Stages of Childhood
During the second and the third year of life the child makes a slow but important shift from a dependent infant to an independent individual. The toddler can move around easily, communicate more clearly, and has a sense of identity as a separate person with specific characteristics. The child can also interact more fully and successfully with playmates, be empathic toward other people, and show early signs of moral development. However, increased independence and newfound skills are not accompanied by impulse control. Toddlerhood is the period of the terrible twos. That is, the no-saying, newly oppositional toddlers now want to do things for themselves. Parents experience many conflicts with children at this age because they must limit the child, not only to teach impulse control, but also for the child's own survival (Bee 1998).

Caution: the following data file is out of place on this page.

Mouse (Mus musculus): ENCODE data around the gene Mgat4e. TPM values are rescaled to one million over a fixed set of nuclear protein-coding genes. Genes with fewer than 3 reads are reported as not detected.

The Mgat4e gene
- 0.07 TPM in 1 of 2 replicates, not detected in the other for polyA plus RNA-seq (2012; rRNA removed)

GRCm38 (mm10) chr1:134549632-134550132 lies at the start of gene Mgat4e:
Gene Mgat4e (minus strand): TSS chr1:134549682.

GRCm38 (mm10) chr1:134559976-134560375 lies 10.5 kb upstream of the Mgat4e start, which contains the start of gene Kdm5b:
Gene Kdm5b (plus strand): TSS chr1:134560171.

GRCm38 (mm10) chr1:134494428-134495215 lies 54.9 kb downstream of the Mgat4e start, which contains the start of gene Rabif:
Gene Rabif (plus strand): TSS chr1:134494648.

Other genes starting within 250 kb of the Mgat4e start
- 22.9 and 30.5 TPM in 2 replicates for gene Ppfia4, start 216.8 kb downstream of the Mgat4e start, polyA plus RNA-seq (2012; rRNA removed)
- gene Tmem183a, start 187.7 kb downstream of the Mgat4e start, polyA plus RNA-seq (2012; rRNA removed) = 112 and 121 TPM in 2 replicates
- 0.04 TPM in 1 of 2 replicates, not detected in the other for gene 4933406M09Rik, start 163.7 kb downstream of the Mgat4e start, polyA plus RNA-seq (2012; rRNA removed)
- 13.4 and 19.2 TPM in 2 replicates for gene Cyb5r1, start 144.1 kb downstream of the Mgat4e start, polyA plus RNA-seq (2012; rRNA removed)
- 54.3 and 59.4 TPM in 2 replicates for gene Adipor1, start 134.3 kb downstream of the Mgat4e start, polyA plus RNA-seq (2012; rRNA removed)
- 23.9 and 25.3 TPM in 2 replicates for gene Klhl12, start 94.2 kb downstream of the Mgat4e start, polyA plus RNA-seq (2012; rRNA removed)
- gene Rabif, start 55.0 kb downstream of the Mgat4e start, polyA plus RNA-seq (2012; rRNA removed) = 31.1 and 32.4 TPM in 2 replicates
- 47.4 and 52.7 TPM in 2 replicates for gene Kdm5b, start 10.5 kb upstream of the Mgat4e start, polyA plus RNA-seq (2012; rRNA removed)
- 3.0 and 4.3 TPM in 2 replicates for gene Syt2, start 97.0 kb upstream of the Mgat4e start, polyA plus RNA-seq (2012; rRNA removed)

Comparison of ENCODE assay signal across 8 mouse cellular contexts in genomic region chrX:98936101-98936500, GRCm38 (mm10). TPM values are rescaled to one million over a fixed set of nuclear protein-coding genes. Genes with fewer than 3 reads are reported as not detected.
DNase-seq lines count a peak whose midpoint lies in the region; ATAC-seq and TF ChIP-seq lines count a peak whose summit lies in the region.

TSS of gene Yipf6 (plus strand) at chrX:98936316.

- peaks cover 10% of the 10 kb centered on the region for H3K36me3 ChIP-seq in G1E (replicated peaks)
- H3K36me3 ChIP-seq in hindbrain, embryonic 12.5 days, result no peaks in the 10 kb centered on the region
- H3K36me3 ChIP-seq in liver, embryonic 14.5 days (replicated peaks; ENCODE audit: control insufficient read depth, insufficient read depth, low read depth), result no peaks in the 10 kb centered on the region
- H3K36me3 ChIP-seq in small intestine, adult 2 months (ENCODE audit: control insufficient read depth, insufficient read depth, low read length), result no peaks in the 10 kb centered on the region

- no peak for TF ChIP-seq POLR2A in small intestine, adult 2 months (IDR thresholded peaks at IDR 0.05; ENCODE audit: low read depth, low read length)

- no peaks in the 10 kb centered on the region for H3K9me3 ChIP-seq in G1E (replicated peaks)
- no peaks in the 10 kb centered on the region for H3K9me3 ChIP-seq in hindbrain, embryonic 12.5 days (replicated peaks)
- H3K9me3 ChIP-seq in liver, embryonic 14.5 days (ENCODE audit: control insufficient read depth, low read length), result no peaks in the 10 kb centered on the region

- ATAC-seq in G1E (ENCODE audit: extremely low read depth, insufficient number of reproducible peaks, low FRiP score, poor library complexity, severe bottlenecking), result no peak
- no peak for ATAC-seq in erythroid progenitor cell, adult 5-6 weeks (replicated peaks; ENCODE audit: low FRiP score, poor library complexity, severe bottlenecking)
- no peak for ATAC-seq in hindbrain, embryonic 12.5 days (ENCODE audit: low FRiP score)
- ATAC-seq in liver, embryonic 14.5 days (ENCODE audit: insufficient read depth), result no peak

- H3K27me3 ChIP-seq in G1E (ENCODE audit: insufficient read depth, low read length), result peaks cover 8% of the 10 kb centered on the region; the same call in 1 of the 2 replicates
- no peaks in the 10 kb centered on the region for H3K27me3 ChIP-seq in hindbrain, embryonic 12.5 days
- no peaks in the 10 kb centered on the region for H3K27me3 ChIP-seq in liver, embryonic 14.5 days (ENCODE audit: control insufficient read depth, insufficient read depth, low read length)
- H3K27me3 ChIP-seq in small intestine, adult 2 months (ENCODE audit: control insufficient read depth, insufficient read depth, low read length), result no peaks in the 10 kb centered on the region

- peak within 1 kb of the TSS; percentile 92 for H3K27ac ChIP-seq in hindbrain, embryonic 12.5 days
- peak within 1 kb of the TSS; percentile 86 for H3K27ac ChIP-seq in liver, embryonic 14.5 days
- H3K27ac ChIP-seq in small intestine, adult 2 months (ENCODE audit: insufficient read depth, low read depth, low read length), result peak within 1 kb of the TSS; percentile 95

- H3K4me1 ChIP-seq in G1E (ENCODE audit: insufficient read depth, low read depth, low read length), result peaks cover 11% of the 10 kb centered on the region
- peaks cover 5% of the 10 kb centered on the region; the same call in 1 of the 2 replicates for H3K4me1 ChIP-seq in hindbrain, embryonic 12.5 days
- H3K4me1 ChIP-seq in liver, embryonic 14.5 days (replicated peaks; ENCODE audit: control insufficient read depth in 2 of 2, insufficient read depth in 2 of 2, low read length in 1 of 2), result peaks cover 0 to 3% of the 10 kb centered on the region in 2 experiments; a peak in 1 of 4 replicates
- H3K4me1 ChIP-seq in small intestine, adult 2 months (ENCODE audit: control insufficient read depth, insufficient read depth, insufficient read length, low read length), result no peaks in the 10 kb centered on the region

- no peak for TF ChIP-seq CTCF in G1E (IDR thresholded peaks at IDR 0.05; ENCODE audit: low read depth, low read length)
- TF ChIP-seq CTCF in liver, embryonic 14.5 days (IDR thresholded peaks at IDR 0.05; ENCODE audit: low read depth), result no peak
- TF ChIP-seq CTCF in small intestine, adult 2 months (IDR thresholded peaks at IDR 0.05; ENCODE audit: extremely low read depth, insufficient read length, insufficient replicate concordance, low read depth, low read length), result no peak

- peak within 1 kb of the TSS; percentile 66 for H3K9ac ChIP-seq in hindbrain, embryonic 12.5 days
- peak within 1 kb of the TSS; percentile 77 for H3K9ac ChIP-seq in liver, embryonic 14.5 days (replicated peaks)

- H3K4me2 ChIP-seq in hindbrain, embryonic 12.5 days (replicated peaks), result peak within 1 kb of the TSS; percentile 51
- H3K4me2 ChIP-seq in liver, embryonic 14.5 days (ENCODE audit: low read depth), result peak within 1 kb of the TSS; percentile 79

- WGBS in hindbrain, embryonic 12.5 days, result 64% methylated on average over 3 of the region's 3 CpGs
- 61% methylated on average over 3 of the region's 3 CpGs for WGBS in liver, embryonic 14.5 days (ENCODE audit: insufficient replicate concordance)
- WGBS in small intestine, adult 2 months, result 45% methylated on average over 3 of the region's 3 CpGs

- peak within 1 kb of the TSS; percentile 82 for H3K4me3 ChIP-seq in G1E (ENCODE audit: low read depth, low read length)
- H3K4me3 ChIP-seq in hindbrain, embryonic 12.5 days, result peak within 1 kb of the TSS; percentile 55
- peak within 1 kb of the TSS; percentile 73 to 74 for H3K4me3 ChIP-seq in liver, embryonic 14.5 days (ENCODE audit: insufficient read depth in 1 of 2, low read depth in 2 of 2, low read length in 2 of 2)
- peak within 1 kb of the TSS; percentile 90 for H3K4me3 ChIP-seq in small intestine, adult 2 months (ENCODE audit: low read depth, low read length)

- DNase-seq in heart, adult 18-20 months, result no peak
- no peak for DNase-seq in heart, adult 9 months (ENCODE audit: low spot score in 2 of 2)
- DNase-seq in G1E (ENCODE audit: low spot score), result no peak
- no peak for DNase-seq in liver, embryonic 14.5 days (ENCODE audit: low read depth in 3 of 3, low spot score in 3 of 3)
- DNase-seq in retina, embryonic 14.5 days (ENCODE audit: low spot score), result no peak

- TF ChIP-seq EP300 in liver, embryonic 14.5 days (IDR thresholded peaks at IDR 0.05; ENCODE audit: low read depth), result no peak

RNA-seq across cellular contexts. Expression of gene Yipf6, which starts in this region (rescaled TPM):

Marriage and Family EncyclopediaPregnancy & ParenthoodStages of Childhood - Adolescence, Infancy, Middle Childhood, Toddlerhood - PRESCHOOL